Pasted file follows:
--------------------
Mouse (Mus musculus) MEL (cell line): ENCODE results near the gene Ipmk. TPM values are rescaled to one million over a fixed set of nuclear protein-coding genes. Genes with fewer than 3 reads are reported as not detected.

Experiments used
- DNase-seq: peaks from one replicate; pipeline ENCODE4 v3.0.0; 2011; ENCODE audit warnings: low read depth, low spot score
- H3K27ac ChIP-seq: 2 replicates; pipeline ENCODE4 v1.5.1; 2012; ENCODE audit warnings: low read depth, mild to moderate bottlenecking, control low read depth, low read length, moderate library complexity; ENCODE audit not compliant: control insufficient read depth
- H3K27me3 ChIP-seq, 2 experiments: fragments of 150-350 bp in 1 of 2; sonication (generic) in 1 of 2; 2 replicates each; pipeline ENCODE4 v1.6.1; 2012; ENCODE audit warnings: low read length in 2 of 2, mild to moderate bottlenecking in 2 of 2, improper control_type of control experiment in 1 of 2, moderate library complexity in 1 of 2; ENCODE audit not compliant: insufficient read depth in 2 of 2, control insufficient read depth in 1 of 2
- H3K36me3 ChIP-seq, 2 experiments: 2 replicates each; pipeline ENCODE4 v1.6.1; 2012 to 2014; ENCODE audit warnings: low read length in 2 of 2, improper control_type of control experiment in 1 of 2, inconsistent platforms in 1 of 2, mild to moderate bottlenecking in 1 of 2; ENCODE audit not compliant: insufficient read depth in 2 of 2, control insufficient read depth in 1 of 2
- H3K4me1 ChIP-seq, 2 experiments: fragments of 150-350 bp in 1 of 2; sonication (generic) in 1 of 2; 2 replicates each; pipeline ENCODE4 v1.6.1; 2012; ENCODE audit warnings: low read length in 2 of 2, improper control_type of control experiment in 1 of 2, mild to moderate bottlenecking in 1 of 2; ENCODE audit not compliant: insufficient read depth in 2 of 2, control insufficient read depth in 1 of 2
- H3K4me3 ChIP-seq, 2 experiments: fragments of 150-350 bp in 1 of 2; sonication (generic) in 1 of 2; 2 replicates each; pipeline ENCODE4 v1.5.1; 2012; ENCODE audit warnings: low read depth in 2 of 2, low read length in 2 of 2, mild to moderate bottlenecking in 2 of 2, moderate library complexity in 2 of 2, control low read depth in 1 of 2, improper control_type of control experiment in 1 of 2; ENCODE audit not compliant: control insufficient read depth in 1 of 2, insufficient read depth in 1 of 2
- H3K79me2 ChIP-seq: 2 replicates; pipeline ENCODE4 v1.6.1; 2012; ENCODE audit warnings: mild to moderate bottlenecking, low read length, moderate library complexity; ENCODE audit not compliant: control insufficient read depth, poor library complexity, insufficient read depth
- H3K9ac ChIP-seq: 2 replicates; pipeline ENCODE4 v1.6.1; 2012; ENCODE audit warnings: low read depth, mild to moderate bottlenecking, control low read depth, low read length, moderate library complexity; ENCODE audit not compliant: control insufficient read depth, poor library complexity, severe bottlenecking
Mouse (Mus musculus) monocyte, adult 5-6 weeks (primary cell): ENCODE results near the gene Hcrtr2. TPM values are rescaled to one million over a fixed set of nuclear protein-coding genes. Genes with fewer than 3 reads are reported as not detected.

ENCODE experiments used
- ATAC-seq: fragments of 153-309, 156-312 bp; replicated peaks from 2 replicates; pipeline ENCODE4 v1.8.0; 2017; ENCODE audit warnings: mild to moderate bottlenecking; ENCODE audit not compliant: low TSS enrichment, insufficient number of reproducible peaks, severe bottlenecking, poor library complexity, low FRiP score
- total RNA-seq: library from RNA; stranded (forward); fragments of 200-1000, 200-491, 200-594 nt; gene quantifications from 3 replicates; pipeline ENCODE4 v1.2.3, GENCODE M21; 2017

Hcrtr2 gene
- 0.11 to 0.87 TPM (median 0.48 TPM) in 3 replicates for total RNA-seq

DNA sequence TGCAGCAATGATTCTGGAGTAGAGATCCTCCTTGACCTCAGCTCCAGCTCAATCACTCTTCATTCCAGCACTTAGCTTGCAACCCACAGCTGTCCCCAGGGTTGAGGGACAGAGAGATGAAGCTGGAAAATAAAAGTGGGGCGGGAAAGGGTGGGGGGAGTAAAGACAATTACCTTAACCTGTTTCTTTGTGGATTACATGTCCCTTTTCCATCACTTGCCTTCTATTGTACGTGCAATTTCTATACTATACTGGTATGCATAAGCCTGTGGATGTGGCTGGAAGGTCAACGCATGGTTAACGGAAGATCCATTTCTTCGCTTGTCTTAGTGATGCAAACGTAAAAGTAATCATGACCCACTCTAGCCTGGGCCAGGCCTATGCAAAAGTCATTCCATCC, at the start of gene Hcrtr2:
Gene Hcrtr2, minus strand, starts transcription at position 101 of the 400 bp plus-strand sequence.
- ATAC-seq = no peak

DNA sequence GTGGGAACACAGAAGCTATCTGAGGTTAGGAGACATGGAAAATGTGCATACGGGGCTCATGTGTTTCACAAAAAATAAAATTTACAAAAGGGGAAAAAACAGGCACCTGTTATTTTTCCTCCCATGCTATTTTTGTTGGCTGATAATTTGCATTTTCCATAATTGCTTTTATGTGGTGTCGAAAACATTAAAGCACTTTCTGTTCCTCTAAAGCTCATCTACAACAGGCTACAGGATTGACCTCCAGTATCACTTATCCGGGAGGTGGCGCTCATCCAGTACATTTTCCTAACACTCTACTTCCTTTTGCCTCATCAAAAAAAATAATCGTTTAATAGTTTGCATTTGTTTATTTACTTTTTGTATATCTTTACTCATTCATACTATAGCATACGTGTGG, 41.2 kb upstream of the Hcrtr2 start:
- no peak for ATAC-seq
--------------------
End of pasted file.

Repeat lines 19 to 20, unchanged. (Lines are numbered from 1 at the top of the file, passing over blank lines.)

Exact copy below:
- ATAC-seq = no peak

DNA sequence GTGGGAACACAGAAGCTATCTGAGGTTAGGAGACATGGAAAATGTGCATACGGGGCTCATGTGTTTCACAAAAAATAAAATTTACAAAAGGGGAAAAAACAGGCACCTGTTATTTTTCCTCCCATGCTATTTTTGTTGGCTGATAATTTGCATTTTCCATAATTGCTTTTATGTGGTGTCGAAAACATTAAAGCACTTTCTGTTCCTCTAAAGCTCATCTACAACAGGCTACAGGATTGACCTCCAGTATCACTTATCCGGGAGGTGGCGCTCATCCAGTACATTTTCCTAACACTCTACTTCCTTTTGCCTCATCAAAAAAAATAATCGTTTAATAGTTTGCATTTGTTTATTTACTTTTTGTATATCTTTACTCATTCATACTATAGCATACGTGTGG, 41.2 kb upstream of the Hcrtr2 start: